by W. Todd Kaneko
So Proudly We Hailed
from China, the silk road shredded
through every railroad crossing
because there is not enough opium
to make a Chinaman smell like a blossom
from Canada, where my mother was
once a girl yearning for America,
all shiny and pale. On the other side
of hope sprouts sorrow, ancestral
memory broken from clods the way
my mother’s hands tap dirt from roots
before replanting flowers in new soil.
When the rain comes, the worms squirm
from sodden ground because there is
not enough earth to contain them all
the way I don’t have enough body
to hold all the places we come from—
a scrap of prairie, a dark railyard, bleak
hotel rooms in Chinatown or Disneyland.
One day, when my son asks me
how his family ended up in America,
we will go out and pull weeds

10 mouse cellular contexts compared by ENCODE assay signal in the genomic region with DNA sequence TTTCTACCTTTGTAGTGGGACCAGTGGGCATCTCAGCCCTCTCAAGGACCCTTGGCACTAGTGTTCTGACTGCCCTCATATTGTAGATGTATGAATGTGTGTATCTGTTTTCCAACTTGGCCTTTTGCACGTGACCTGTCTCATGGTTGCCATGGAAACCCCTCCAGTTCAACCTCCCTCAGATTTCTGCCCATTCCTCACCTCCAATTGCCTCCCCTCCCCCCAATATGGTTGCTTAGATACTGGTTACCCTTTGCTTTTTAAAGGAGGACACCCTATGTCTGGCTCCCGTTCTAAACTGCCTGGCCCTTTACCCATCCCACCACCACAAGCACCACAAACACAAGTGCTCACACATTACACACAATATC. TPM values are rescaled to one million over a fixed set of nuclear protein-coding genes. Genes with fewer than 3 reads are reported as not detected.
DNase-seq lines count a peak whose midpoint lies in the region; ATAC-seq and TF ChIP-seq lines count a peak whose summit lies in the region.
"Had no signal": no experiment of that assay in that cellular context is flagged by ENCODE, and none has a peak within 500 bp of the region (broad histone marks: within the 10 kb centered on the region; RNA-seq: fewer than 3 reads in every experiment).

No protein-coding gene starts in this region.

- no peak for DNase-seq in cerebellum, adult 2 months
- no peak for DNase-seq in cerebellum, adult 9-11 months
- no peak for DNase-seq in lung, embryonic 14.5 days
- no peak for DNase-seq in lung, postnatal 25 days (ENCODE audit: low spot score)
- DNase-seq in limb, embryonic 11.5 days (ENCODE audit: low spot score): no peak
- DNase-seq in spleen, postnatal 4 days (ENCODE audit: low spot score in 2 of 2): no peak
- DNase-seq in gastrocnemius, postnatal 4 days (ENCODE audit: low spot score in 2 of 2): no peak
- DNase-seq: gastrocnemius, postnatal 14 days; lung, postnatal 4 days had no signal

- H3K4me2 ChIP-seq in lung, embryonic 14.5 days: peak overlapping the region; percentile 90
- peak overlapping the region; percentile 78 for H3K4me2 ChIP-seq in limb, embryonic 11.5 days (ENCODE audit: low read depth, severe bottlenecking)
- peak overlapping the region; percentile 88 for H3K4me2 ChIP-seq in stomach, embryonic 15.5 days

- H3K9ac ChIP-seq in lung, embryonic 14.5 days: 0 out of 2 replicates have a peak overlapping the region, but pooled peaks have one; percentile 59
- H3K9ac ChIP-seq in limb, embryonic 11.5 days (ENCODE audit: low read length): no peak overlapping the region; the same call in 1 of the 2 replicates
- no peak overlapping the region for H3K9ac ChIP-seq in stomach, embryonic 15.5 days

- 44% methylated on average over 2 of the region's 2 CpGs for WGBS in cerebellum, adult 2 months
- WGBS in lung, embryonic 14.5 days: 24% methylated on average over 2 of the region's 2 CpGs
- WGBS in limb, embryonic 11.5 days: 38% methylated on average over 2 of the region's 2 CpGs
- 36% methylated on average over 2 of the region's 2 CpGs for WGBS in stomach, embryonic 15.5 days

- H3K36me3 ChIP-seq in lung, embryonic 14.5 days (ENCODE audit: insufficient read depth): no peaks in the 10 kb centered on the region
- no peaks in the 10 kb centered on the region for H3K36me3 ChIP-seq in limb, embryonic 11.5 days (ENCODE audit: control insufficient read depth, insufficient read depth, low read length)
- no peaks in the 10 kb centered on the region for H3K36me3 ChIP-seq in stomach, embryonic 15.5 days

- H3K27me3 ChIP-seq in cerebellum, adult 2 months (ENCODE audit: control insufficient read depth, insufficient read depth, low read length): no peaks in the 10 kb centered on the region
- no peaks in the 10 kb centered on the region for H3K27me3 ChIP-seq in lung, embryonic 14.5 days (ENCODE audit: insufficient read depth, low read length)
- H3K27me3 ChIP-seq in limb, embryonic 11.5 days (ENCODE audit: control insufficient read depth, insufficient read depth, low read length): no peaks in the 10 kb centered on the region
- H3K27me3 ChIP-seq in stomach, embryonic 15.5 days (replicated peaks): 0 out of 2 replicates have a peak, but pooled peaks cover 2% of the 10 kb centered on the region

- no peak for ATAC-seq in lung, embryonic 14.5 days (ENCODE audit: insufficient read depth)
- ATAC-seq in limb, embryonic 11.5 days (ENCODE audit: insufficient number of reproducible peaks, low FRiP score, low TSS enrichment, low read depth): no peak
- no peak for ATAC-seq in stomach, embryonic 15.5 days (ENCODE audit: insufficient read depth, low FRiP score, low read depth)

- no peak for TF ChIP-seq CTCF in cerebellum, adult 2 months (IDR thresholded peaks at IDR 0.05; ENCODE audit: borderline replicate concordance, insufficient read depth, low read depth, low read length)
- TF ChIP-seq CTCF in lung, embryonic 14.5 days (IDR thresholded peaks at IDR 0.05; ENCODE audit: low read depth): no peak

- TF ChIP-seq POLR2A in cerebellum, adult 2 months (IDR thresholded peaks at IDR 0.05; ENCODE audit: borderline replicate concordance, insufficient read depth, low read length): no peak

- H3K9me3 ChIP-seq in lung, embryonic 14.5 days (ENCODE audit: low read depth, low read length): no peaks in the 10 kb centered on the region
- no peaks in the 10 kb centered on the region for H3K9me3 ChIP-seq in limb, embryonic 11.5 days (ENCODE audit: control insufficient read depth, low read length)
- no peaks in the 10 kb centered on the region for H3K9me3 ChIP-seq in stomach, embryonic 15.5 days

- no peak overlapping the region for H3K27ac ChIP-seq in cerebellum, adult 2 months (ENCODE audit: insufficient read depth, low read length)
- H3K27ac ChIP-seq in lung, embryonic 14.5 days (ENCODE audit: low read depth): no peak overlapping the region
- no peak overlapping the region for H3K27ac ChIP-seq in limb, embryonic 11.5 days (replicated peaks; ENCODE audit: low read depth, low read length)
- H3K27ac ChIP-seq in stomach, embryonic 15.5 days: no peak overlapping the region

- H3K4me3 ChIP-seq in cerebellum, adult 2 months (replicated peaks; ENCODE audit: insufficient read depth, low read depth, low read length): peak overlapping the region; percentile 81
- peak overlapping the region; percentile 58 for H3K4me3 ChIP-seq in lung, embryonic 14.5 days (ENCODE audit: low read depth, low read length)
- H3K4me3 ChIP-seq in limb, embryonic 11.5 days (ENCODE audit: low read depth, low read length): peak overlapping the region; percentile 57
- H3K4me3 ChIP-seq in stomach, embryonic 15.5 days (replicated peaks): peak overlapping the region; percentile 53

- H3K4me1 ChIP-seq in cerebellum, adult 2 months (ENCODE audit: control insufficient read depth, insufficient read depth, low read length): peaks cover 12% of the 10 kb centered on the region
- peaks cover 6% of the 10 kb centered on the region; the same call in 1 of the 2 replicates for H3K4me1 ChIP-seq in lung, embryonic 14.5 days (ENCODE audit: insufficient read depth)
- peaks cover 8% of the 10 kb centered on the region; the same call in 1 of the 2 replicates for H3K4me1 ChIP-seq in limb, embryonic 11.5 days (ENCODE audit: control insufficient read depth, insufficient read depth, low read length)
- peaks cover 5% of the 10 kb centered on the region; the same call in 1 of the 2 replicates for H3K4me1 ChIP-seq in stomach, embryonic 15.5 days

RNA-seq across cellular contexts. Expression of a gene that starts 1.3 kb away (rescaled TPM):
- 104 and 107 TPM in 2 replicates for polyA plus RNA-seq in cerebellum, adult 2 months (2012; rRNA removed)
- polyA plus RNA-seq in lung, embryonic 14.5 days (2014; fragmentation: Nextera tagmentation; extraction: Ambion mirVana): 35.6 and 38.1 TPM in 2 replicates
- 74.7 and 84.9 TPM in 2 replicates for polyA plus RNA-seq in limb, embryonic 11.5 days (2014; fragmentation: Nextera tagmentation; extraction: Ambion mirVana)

from the garden. Dandelions are flowers,
I will tell him. They grow in our yard
and we don’t want them here.
I hope to take my son one day
to Idaho where our family learned
silence in that ramshackle town
we call Minidoka when no one is listening.
We will look for the outline
of our family’s barracks in the dirt—
a line of stones, a strip of rotted wood.
Today, I told a story to my son about that
pilgrimage to Minidoka where the crows
gathered as the names of the dead
were recited, caws and cackles louder
and louder until the last name was uttered—
then morning air, prairie hush. In the night
my son sometimes calls my name
until I go to him, like he is afraid
I will forget where he is. We all have
words we say for unearthly ears—call them
prayers, secrets, vows. Sometimes I say
my father’s name in the dark and hope
the birds will sing his name back to me.
W. Todd Kaneko is the author of The Dead Wrestler Elegies (Curbside Splendor 2014) and co-author of Poetry: A Writers’ Guide and Anthology (Bloomsbury Academic 2018). A Kundiman fellow, he co-edits Waxwing magazine and lives in Grand Rapids, Michigan where he teaches at Grand Valley State University.